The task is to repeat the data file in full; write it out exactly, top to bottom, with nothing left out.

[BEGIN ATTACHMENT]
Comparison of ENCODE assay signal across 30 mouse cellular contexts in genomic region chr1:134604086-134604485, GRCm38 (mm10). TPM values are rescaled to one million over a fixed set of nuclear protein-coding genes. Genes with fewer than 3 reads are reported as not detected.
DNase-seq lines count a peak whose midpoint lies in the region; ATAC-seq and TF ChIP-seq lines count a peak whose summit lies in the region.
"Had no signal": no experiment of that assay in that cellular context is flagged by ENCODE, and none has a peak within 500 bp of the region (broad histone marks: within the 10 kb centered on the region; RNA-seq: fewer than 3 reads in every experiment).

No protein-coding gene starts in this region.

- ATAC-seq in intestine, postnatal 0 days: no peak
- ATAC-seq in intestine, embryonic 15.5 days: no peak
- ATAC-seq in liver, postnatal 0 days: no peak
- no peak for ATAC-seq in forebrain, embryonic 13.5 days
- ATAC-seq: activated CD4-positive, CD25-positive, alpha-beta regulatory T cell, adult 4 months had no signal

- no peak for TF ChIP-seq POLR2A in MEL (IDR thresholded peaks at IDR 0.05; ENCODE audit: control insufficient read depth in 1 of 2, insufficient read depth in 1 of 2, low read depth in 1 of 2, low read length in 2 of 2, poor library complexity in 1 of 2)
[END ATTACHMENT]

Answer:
Comparison of ENCODE assay signal across 30 mouse cellular contexts in genomic region chr1:134604086-134604485, GRCm38 (mm10). TPM values are rescaled to one million over a fixed set of nuclear protein-coding genes. Genes with fewer than 3 reads are reported as not detected.
DNase-seq lines count a peak whose midpoint lies in the region; ATAC-seq and TF ChIP-seq lines count a peak whose summit lies in the region.
"Had no signal": no experiment of that assay in that cellular context is flagged by ENCODE, and none has a peak within 500 bp of the region (broad histone marks: within the 10 kb centered on the region; RNA-seq: fewer than 3 reads in every experiment).

No protein-coding gene starts in this region.

- ATAC-seq in intestine, postnatal 0 days: no peak
- ATAC-seq in intestine, embryonic 15.5 days: no peak
- ATAC-seq in liver, postnatal 0 days: no peak
- no peak for ATAC-seq in forebrain, embryonic 13.5 days
- ATAC-seq: activated CD4-positive, CD25-positive, alpha-beta regulatory T cell, adult 4 months had no signal

- no peak for TF ChIP-seq POLR2A in MEL (IDR thresholded peaks at IDR 0.05; ENCODE audit: control insufficient read depth in 1 of 2, insufficient read depth in 1 of 2, low read depth in 1 of 2, low read length in 2 of 2, poor library complexity in 1 of 2)